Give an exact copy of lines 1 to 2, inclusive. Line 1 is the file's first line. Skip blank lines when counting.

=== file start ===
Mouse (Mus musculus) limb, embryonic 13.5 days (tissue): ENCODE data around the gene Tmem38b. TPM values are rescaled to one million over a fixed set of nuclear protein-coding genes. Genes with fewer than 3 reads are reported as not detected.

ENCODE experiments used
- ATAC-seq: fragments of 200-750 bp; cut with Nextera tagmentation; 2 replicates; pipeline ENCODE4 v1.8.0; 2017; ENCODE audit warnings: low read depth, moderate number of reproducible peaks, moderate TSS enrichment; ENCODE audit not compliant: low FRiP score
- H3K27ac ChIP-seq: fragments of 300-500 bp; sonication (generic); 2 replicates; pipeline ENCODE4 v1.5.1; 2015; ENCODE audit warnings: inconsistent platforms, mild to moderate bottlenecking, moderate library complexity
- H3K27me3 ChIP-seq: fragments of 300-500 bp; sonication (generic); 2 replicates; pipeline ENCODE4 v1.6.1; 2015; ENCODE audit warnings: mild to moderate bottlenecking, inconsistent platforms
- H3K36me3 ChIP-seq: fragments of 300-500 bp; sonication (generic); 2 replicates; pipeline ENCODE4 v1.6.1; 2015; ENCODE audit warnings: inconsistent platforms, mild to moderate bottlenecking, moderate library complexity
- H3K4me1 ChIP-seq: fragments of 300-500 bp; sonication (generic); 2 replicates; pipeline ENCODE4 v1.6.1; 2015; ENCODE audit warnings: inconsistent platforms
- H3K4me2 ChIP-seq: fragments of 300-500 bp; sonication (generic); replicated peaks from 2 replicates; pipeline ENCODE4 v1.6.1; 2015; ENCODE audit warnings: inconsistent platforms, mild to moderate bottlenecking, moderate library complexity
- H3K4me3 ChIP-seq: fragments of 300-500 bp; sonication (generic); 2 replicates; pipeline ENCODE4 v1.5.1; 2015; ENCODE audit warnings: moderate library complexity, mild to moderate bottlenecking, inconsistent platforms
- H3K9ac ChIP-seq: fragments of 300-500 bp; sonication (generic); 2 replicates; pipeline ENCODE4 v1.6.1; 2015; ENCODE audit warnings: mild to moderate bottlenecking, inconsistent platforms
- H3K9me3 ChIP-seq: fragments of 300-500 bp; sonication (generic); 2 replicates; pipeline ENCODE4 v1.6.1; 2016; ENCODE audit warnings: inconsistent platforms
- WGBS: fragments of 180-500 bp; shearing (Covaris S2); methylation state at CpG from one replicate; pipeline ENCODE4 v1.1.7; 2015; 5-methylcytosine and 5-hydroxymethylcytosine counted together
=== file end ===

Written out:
Mouse (Mus musculus) limb, embryonic 13.5 days (tissue): ENCODE data around the gene Tmem38b. TPM values are rescaled to one million over a fixed set of nuclear protein-coding genes. Genes with fewer than 3 reads are reported as not detected.

ENCODE experiments used